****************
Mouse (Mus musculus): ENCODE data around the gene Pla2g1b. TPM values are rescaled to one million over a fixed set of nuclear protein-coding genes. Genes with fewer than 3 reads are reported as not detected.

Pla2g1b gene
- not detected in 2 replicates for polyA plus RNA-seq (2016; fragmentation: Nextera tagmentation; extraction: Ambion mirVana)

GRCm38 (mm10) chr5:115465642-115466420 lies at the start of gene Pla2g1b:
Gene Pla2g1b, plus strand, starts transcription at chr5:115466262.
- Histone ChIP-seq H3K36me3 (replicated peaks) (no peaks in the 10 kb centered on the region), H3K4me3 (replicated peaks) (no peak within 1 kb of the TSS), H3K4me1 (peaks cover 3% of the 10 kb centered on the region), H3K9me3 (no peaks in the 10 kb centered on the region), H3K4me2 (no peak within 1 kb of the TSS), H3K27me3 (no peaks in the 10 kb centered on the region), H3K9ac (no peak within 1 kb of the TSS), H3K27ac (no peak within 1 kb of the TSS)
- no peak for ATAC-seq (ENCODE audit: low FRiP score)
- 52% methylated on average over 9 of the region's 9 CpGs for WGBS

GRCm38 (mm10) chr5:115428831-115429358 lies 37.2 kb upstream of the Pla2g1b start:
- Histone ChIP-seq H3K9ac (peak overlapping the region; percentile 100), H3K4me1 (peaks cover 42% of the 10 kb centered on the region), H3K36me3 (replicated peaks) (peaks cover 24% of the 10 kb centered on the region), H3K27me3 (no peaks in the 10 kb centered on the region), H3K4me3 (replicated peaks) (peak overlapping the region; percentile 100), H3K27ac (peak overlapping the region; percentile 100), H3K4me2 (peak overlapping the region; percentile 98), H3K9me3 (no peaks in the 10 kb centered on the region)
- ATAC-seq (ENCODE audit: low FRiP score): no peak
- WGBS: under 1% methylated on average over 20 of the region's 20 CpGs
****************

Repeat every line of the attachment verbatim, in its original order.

Mouse (Mus musculus): ENCODE data around the gene Pla2g1b. TPM values are rescaled to one million over a fixed set of nuclear protein-coding genes. Genes with fewer than 3 reads are reported as not detected.

Pla2g1b gene
- not detected in 2 replicates for polyA plus RNA-seq (2016; fragmentation: Nextera tagmentation; extraction: Ambion mirVana)

GRCm38 (mm10) chr5:115465642-115466420 lies at the start of gene Pla2g1b:
Gene Pla2g1b, plus strand, starts transcription at chr5:115466262.
- Histone ChIP-seq H3K36me3 (replicated peaks) (no peaks in the 10 kb centered on the region), H3K4me3 (replicated peaks) (no peak within 1 kb of the TSS), H3K4me1 (peaks cover 3% of the 10 kb centered on the region), H3K9me3 (no peaks in the 10 kb centered on the region), H3K4me2 (no peak within 1 kb of the TSS), H3K27me3 (no peaks in the 10 kb centered on the region), H3K9ac (no peak within 1 kb of the TSS), H3K27ac (no peak within 1 kb of the TSS)
- no peak for ATAC-seq (ENCODE audit: low FRiP score)
- 52% methylated on average over 9 of the region's 9 CpGs for WGBS

GRCm38 (mm10) chr5:115428831-115429358 lies 37.2 kb upstream of the Pla2g1b start:
- Histone ChIP-seq H3K9ac (peak overlapping the region; percentile 100), H3K4me1 (peaks cover 42% of the 10 kb centered on the region), H3K36me3 (replicated peaks) (peaks cover 24% of the 10 kb centered on the region), H3K27me3 (no peaks in the 10 kb centered on the region), H3K4me3 (replicated peaks) (peak overlapping the region; percentile 100), H3K27ac (peak overlapping the region; percentile 100), H3K4me2 (peak overlapping the region; percentile 98), H3K9me3 (no peaks in the 10 kb centered on the region)
- ATAC-seq (ENCODE audit: low FRiP score): no peak
- WGBS: under 1% methylated on average over 20 of the region's 20 CpGs